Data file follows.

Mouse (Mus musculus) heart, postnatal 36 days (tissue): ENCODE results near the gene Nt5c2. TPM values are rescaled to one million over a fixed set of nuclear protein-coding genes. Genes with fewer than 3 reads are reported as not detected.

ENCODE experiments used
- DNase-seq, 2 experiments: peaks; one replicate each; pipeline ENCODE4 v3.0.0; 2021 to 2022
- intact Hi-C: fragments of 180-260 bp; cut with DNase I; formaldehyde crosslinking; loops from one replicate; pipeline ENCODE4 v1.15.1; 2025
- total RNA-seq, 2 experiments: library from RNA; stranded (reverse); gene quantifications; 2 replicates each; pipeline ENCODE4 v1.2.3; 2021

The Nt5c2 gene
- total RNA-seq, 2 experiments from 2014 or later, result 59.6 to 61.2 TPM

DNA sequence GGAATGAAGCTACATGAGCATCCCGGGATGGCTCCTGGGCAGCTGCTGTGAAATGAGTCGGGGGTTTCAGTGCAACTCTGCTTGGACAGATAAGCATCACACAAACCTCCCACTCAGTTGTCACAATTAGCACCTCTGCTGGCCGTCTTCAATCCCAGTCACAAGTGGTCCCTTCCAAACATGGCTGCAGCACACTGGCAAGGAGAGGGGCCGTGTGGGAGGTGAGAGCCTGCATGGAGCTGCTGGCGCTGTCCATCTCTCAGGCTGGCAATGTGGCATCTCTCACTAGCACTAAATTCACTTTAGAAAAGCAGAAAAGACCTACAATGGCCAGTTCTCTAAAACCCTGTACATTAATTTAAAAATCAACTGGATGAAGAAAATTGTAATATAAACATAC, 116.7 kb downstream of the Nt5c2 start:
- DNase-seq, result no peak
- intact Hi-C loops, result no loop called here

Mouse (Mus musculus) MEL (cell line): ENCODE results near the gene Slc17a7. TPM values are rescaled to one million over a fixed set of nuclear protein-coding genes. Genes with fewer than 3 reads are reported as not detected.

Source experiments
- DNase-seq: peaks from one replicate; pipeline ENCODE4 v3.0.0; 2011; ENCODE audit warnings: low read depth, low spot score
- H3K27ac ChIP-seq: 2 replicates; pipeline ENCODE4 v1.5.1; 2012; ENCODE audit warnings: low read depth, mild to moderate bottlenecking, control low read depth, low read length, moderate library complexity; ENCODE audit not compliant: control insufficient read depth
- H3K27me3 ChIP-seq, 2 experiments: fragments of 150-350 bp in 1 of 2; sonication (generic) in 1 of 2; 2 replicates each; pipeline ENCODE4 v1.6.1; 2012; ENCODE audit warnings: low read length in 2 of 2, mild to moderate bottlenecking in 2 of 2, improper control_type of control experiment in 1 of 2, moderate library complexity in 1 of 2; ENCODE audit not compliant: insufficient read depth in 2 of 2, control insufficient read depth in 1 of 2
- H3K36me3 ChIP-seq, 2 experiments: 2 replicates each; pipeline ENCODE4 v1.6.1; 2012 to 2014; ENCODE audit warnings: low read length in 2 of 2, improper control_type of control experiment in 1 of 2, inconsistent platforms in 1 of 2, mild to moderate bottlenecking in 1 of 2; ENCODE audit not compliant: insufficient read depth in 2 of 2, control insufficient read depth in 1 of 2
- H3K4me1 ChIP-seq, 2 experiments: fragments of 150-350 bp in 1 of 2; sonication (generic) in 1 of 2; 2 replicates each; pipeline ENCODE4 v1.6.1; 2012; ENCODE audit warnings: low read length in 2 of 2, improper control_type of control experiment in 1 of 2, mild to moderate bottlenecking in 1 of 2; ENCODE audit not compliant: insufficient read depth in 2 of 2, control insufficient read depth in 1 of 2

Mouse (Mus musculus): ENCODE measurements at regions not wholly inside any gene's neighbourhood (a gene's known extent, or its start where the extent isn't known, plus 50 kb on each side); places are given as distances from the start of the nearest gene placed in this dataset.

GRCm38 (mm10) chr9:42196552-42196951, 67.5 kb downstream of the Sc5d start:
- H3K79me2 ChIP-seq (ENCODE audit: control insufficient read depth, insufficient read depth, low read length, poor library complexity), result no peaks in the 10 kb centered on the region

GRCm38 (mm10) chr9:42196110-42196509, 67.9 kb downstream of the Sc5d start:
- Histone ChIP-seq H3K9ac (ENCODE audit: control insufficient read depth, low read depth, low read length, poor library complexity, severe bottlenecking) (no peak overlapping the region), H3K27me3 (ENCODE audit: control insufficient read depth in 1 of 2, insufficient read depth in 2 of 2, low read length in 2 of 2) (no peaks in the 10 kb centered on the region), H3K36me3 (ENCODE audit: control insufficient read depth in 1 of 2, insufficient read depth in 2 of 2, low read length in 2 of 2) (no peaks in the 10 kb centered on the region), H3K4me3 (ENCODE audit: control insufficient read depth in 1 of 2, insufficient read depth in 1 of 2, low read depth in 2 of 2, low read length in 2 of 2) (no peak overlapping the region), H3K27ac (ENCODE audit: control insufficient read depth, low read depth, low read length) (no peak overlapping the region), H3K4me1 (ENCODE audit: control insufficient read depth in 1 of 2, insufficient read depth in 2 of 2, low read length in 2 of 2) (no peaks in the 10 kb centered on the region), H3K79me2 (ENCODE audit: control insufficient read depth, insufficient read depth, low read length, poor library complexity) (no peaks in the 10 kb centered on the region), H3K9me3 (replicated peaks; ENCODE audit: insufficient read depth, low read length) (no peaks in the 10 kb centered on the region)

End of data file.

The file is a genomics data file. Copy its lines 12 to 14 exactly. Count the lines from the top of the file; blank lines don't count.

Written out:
Source experiments
- DNase-seq: peaks from one replicate; pipeline ENCODE4 v3.0.0; 2011; ENCODE audit warnings: low read depth, low spot score
- H3K27ac ChIP-seq: 2 replicates; pipeline ENCODE4 v1.5.1; 2012; ENCODE audit warnings: low read depth, mild to moderate bottlenecking, control low read depth, low read length, moderate library complexity; ENCODE audit not compliant: control insufficient read depth